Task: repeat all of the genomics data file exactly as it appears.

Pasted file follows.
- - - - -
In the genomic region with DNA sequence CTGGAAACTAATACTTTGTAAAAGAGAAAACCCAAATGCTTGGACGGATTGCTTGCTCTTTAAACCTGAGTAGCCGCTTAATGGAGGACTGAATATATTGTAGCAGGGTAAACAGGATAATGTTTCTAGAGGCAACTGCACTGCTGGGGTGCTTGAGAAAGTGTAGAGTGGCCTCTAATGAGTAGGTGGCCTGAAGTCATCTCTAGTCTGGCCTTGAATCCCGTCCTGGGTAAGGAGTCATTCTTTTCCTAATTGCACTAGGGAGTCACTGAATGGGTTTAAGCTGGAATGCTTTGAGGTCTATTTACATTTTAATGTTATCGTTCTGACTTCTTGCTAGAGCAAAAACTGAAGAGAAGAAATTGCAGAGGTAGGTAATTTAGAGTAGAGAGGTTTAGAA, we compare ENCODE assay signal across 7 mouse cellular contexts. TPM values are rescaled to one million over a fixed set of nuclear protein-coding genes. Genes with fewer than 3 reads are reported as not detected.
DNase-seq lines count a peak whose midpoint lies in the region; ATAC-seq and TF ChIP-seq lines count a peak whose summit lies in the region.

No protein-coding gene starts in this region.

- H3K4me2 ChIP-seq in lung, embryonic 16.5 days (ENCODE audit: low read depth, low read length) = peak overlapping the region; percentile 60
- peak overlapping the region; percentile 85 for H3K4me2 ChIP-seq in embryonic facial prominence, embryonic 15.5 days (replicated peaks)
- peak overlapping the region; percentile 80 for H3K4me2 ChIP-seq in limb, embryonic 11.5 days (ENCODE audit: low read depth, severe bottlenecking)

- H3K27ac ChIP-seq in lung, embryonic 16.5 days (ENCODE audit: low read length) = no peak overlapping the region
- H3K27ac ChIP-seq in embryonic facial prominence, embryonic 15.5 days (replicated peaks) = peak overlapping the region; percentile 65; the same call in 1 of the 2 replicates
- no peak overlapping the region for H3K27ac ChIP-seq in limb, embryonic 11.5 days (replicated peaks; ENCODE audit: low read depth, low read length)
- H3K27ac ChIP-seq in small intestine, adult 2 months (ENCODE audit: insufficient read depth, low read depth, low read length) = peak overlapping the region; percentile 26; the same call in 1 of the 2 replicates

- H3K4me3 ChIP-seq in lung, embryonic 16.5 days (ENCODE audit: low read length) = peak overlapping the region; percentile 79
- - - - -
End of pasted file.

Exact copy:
In the genomic region with DNA sequence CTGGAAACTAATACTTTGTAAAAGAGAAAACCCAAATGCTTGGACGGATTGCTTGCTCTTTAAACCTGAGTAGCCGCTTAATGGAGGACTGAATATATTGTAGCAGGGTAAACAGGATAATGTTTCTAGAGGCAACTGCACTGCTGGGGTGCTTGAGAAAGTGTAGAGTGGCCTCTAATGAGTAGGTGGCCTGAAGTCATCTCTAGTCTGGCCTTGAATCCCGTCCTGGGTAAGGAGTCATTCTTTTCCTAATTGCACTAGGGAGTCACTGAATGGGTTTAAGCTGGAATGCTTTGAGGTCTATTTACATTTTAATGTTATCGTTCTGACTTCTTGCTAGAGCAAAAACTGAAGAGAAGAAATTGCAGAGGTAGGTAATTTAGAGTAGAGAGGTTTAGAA, we compare ENCODE assay signal across 7 mouse cellular contexts. TPM values are rescaled to one million over a fixed set of nuclear protein-coding genes. Genes with fewer than 3 reads are reported as not detected.
DNase-seq lines count a peak whose midpoint lies in the region; ATAC-seq and TF ChIP-seq lines count a peak whose summit lies in the region.

No protein-coding gene starts in this region.

- H3K4me2 ChIP-seq in lung, embryonic 16.5 days (ENCODE audit: low read depth, low read length) = peak overlapping the region; percentile 60
- peak overlapping the region; percentile 85 for H3K4me2 ChIP-seq in embryonic facial prominence, embryonic 15.5 days (replicated peaks)
- peak overlapping the region; percentile 80 for H3K4me2 ChIP-seq in limb, embryonic 11.5 days (ENCODE audit: low read depth, severe bottlenecking)

- H3K27ac ChIP-seq in lung, embryonic 16.5 days (ENCODE audit: low read length) = no peak overlapping the region
- H3K27ac ChIP-seq in embryonic facial prominence, embryonic 15.5 days (replicated peaks) = peak overlapping the region; percentile 65; the same call in 1 of the 2 replicates
- no peak overlapping the region for H3K27ac ChIP-seq in limb, embryonic 11.5 days (replicated peaks; ENCODE audit: low read depth, low read length)
- H3K27ac ChIP-seq in small intestine, adult 2 months (ENCODE audit: insufficient read depth, low read depth, low read length) = peak overlapping the region; percentile 26; the same call in 1 of the 2 replicates

- H3K4me3 ChIP-seq in lung, embryonic 16.5 days (ENCODE audit: low read length) = peak overlapping the region; percentile 79